Thursday, 1 June 2017


by Alexis Rhone Fancher

Midnight, and again Im chasing
sleep: its fresh-linen smell and
deep sinking, but when I close my eyes I see
my son, closing his eyes. Im afraid of that dream,
the tape looped demise as cancer claims him.

My artist friend cancels her L.A. trip. Unplugs the
internet. Reverts to source. If cancer
will not let go its grip then she will
return its embrace. Squeeze the life out of
her life. Ride it for all its worth.

By the time his friends arrive at the cabin
my son is exhausted, stays behind while
the others set out on a hike. He picks up the phone.
Mom, its so quiet here. The air has never
been breathed before. Its snowing.

I put on Mozart. A warm robe. Make a pot
of camomile tea. The view from my 8th floor
window, spectacular, the sliver moon, the stark,
neon-smeared buildings, their windows dark.
Sometimes I think I am the only one not sleeping.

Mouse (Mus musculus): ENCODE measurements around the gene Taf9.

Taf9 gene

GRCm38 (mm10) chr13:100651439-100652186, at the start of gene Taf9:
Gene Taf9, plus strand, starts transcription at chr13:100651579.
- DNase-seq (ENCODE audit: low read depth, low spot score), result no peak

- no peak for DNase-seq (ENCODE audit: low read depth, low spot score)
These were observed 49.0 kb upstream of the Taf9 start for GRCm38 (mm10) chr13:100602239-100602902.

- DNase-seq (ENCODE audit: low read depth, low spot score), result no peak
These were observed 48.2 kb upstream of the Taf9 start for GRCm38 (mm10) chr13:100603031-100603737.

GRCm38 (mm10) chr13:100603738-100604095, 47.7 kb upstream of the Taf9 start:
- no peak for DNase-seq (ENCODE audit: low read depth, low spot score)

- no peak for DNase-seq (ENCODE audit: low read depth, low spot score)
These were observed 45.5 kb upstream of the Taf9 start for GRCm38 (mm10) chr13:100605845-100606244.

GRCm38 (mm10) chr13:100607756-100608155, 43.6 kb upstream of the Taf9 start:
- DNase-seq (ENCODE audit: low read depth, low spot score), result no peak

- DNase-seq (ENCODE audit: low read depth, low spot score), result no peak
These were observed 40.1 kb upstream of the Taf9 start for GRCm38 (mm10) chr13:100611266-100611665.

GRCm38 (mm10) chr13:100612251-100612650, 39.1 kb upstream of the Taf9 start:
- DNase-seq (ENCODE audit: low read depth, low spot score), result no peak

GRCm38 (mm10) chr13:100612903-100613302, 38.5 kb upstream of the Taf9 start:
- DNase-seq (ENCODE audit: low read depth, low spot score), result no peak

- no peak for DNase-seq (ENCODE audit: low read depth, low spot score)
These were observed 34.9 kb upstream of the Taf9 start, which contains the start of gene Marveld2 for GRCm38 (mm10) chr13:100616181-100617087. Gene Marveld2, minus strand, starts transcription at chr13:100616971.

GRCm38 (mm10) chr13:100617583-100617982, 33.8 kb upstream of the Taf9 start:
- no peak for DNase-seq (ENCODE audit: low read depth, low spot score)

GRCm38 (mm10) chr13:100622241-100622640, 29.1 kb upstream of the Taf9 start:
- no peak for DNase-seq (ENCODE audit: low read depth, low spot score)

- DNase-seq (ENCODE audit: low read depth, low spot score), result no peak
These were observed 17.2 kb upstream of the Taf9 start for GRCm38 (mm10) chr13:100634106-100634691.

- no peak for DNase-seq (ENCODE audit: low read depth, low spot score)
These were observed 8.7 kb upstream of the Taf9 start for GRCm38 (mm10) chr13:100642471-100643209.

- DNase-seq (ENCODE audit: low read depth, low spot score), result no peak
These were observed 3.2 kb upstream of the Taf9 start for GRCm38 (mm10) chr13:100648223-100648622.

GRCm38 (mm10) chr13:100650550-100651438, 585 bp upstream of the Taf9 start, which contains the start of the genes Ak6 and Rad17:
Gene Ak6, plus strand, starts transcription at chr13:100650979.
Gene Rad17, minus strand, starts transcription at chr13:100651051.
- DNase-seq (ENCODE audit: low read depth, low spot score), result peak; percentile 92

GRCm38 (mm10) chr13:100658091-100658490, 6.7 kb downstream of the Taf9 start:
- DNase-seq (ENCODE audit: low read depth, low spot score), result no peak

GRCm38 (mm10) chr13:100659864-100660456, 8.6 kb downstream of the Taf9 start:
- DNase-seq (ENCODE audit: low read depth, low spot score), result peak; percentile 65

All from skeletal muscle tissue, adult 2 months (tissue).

My artist friend wants to draw the rain. She
wants to paint her memories, wrap the canvas
around her like a burial shroud.

Tonight, a girl in a yellow dress stands below
my window, top lit by a street lamp, her long shadow
spilling into the street. Shes waiting for someone.

I want to tell my friend Ill miss her.
I want to tell my son I understand.
I want to tell the girl he wont be coming.
That its nothing personal. He died young.

* * * * *

©Alexis Rhone Fancher. "Dying Young" was first published in Broadzine, 2014.

Alexis Rhone Fancher is the author of How I Lost My Virginity to Michael Cohen and other 
heart stab poems, (2014), State of Grace: The Joshua Elegies, (2015), and Enter Here (2017). 
She is published in The Best American Poetry 2016, Rattle, Slipstream, Hobart, Cleaver, The 
MacGuffin, Poetry East, Plume, Glass, and elsewhere. Her photographs are published 
worldwide, including the cover of Witness, Heyday, and Nerve Cowboy, and a spread in River 
Styx. A multiple Pushcart Prize and Best of The Net nominee, Alexis is poetry editor of Cultural 
Weekly. She lives in Los Angeles. Find out more at: 

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